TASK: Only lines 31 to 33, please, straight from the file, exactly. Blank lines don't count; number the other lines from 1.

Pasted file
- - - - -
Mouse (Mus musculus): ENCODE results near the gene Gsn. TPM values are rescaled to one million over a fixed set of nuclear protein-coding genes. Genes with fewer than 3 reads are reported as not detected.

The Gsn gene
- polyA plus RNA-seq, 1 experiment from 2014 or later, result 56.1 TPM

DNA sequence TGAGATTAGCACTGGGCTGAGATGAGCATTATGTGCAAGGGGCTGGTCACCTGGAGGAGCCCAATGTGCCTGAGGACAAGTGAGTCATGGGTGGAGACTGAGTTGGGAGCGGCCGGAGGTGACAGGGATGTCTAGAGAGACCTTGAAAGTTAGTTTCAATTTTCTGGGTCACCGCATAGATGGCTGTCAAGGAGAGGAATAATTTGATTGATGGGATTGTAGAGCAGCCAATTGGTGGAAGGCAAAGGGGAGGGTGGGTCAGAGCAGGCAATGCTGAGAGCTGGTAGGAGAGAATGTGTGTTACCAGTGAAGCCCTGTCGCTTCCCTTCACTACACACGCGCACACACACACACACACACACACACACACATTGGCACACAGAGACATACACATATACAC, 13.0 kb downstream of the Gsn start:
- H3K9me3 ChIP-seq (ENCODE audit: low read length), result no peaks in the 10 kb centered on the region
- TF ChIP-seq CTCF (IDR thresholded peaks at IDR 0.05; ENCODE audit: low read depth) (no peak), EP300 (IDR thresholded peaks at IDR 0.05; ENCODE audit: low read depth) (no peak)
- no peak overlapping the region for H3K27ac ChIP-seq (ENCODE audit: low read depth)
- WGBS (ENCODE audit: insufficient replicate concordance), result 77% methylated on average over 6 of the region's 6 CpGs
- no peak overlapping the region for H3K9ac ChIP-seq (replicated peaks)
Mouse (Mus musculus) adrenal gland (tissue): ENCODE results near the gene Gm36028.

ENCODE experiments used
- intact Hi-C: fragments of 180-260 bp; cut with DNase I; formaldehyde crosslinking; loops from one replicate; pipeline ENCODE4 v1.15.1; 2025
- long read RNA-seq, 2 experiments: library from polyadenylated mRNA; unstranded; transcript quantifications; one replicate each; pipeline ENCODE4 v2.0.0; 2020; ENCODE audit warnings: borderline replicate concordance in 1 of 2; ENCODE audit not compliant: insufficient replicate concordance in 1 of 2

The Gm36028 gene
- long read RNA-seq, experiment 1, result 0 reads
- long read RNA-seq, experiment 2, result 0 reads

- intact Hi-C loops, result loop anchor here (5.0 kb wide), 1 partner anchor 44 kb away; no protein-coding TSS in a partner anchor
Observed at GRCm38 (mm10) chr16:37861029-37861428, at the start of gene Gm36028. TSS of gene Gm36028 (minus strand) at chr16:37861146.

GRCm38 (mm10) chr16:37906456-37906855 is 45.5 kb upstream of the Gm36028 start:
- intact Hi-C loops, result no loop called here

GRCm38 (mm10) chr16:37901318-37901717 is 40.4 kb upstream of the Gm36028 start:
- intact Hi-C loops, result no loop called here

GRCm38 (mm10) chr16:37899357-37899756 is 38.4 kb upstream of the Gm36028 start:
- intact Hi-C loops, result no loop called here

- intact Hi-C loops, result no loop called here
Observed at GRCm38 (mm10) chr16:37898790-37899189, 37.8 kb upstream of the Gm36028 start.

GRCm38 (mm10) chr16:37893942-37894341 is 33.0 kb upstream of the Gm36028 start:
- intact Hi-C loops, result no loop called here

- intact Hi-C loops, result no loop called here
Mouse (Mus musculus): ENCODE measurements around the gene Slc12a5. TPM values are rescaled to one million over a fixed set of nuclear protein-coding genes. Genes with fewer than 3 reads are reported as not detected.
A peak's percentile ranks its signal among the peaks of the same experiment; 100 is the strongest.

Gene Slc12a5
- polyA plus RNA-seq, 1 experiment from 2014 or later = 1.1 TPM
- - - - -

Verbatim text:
A peak's percentile ranks its signal among the peaks of the same experiment; 100 is the strongest.

Gene Slc12a5
- polyA plus RNA-seq, 1 experiment from 2014 or later = 1.1 TPM